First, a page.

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Olin Hall, Department of Chemistry and Biochemistry

Graduate Career Services

Alumni Spotlight - Alice Wheet

Current Job Title -  Research Analyst
Name of Organization -  National Conference of State Legislatures (NCSL)
Undergraduate Degree -   Sociology and Spanish, University of South Carolina
Graduate Degrees - Master in Social Work and Masters in Public Policy

Floyd Cobb


What does your current position entail?

I work in the Environment, Energy and Transportation Group of the State Policy Research Division at NCSL. My main duties are to research state law and legislative proposals from around the country to write a variety of policy papers and reports for state legislators and legislative staff. My research focuses on transportation policy and military and veterans' issues. I also plan and conduct national meetings related to toxic waste clean-up and tribal renewable energy development for the U.S. Department of Energy.

How did you get your current position?    

I started working at NCSL as an intern through the Graduate School of Social Work. After my internship, I was asked to stay on and work part-time while I finished my second degree in Public Policy. Then, the summer after graduation, a position was available in my department and I was hired full-time. I continued some of the work I was doing in transportation policy research, but have taken on many other responsibilities and policy issue areas.

In relation to graduation, when did you start the job search and when did you secure your position?    

I did not know that I would end up working at NCSL full-time after graduation. I started searching for jobs in the fall before my June graduation. I was applying and interviewing for jobs for close to 10 months before I had an offer.

In regards to the job search process did anything surprise you?

I had an unpaid internship outside of my required field placements that I often thought was a complete waste of my time. Some days I spent filing documents and editing spreadsheets. There was a big administrative component. But I stuck with it because I was passionate about the organization, and I knew it was temporary. When I was applying for jobs later, I talked about the experience from this internship more than any other. I was surprised by the amount of practical skills and experience I did acquire by organizing events and getting out into the community, even though it often seemed dull when I would be in the office. I also still keep in touch with my supervisor and volunteer with the organization's public policy committee, which is great professional experience to add to my resume.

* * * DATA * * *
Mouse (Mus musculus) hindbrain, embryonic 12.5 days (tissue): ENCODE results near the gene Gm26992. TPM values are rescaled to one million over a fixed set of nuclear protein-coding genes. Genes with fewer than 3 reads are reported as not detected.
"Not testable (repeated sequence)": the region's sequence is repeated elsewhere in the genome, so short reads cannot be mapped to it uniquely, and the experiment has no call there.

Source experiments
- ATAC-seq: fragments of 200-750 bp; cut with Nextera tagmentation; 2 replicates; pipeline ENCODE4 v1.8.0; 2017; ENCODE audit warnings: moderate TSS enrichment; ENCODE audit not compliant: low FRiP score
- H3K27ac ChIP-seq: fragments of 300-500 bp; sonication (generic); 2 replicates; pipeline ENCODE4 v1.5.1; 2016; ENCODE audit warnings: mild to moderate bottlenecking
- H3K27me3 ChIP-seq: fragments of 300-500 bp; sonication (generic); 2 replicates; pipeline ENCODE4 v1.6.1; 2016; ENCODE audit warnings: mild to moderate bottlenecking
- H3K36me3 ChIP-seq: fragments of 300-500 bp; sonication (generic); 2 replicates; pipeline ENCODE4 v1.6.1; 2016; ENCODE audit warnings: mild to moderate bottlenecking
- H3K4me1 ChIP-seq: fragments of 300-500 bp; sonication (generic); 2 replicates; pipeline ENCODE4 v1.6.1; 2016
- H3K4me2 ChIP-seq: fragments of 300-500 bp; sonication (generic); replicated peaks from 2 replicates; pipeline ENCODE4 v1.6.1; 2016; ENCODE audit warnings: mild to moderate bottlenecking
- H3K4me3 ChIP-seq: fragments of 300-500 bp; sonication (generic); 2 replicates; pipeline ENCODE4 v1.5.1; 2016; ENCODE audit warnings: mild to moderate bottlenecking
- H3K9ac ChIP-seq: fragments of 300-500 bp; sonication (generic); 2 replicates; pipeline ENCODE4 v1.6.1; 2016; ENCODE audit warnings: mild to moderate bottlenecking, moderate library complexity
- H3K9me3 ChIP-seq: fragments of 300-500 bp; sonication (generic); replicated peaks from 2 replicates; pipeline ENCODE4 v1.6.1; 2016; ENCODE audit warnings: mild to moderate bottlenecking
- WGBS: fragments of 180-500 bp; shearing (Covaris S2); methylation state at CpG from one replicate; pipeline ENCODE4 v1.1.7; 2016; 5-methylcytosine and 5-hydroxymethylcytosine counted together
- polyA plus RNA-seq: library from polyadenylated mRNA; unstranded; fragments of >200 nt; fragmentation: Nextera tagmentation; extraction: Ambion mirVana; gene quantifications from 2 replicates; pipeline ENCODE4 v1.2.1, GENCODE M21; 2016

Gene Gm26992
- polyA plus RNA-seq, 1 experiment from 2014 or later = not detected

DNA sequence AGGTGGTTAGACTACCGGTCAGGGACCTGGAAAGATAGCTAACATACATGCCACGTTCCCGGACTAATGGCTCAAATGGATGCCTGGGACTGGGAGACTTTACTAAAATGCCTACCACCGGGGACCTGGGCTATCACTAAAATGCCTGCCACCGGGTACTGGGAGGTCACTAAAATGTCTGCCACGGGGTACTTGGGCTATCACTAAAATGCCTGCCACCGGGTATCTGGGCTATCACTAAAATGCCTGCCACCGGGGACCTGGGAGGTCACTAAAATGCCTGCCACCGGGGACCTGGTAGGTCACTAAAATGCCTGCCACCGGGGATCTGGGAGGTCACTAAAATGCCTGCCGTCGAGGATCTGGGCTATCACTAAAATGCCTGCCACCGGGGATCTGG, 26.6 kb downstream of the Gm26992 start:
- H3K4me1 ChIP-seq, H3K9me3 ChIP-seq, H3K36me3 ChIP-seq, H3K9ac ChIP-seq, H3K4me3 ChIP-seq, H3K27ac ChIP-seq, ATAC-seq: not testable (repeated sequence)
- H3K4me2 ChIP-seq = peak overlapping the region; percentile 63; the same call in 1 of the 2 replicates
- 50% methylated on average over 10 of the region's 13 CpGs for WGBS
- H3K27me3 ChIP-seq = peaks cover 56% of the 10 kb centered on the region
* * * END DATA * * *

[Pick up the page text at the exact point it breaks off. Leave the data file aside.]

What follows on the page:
What recommendations do you have for current students?

Keep in touch with classmates and peers in your field, professors and past employers or internship supervisors. These are the people who are going to serve as a reference. In my job search experience, a couple of my contacts were also huge advocates for me. They passed along open positions and directly sent my resume to someone they knew at an organization.

What's the strangest interview question you were ever asked? How did you respond?

I was asked once, what was the toughest criticism I had ever received, and how did I react to it. I responded with the first thing that came to my mind, which was a difficult experience several years back. I still wish I had responded with a more thoughtful answer. I've also been asked what I had done to prepare for the interview. I later learned this is so they could see if I would be a good researcher and able to find out what I didn't already know.

Which aspects of your background have been most helpful in your current position?

I would say that working with many different types of people and populations over the years has been the most valuable. Building working relationships has taken me beyond where I would be if I focused only on improving expertise. I do this with intention, which I learned mainly from my Social Work concentration in organizational leadership.

If you were in your graduate program again, what would you do differently, if anything?

I don't know that I would do much differently. In retrospect, I would have explored degree programs that offered concentrations more tailored to my intended profession (such as a program in social policy, or one offering specialty policy concentrations). But I ended up in Denver, so I don't have any regrets!

Any additional comments for current students?

When looking for jobs, put yourself out there. It can be exhausting but it is worth it. The worst that can happen is that they don't call you! Every application and interview is, in the least, a learning experience to discover what you really want from a job and employer.